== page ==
To the best of my memory, the Packard Bell computers mentioned above had a standard design and more or less the same few components scattered across a few different models.
I had a Packard Bell Legend as well, though I don't recall the model number. Out of the box, it looked like this:
- 486sx 33MHz or 486dx2 66MHz processor (fan not included!)
- Up to 16MB of RAM, with up to 2 SIMM slots (8MB maximum capacity each)
- AT motherboard, manufacturer unknown (it may as well have come free in a box of breakfast cereal)
- 2400 baud internal modem that was soldered to (not incorporated into) the motherboard
- ISA video card with up to 1MB of SGRAM
- ISA IDE controller/sound card combo
- An empty ISA slot (mine was filled by a US Robotics 33600 modem)
- A motherboard riser card, on which the ISA slots were mounted
- Matsushita IDE 2X CD-ROM drive
- Up to a 720MB IDE Seagate hard drive
- 3.5" floppy drive, manufacturer unknown
- 120W power supply (mine failed after 3 years of constant use)
- Desktop AT case
- Tinny speakers, a feeble serial mouse that broke after a week of use, and an AT keyboard
The video card was the most monstrous thing I've seen inside a computer case. It was a good twenty inches in length and took up a large portion of the interior space. One could cut ten halfway decent PCI-Express video card shapes out of the huge circuit board.
Mine came with a 486DX2/66 processor. It had a passive heatsink! No fan. Taking the cover off the case, one would be blasted by a wave of hot air coming off the processor in visible waves.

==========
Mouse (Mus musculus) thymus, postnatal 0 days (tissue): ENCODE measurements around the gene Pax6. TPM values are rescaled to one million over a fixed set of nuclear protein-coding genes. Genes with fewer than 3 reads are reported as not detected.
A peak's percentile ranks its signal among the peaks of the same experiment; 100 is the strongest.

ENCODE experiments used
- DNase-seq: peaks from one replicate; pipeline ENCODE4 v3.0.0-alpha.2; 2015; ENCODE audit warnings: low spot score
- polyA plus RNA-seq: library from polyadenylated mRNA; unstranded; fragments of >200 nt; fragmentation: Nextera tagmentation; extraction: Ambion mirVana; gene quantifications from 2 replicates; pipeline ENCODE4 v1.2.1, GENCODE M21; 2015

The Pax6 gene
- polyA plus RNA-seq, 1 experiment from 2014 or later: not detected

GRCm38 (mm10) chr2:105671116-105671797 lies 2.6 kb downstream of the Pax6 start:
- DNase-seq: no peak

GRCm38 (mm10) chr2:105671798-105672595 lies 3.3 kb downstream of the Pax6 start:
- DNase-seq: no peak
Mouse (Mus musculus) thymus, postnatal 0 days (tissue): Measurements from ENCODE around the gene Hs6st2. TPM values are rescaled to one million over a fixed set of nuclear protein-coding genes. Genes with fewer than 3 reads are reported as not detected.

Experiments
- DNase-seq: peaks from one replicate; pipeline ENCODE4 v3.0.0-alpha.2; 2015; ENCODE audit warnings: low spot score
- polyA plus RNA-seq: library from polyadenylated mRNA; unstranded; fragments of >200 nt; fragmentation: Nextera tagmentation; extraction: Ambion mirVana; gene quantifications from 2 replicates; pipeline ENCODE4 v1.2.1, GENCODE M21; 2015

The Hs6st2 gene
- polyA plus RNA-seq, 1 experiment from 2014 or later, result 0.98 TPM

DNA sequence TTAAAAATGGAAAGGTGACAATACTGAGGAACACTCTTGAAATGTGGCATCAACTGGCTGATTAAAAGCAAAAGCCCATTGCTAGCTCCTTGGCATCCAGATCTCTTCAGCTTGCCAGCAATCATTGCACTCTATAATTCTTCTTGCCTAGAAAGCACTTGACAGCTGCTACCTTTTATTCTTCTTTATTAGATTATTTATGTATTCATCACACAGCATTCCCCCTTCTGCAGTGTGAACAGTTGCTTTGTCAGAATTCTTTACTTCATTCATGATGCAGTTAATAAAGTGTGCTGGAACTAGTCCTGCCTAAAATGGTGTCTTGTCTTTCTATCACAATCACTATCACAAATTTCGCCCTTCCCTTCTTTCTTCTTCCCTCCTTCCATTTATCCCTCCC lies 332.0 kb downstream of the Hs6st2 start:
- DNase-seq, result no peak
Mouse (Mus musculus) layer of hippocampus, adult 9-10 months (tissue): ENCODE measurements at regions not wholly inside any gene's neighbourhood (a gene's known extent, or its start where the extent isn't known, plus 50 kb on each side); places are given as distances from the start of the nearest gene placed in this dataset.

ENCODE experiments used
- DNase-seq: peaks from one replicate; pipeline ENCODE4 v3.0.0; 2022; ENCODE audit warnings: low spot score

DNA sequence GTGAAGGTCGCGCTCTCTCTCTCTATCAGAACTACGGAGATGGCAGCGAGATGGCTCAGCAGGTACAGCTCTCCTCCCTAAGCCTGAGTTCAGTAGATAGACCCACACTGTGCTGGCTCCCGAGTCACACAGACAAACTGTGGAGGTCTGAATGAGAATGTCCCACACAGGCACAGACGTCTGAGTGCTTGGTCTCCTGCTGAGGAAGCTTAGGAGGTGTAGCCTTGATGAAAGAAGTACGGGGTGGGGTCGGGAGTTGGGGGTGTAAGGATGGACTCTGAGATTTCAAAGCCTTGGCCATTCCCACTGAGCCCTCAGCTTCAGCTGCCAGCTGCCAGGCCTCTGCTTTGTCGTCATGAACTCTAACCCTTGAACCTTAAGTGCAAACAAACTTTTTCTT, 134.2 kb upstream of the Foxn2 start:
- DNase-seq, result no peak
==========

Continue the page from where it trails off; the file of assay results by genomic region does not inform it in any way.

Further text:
The fact that it came with an onboard 2400 BPS modem should have been an omen of things to come. The 14400 BPS modem had been released years beforehand and the 2400 had been obsolete for quite a while by the time of purchase.
I used my Legend to run a BBS. After three years, the power supply, CD-ROM drive, hard drive and video card all failed. I replaced most of the parts. The kicker is that I paid $2,000.00 (USD) for it, at a time when it was already obsolete, in January 1995, just as the Intel Pentium was introduced. It should also be noted that the hard disk that shipped with my Packard Bell box hadn't been tested before shipping—after 10 minutes of inactivity it would spin down. Not go to sleep, but actually spin down, like you were preparing it for a bumpy trip, like you could do with old hard drives. It would take 30-45 seconds to spin back up when something attempted to read/write files on it. I had to call PB tech support (one of a great many calls; most of them involved problems with the sub-discount quality hardware), and for once, I got someone competent on the other end—he walked me through writing a TSR program in DOS debug that corrected the spin down problems.
The Packard Bell Corporation was purchased outright by NEC in the late 1990s, and the brand was discontinued, which is just as well because it never had a good reputation and I'd like to think that most people would know enough not to buy one... but the fact that PB sold computers for years on end before being purchased by NEC says otherwise.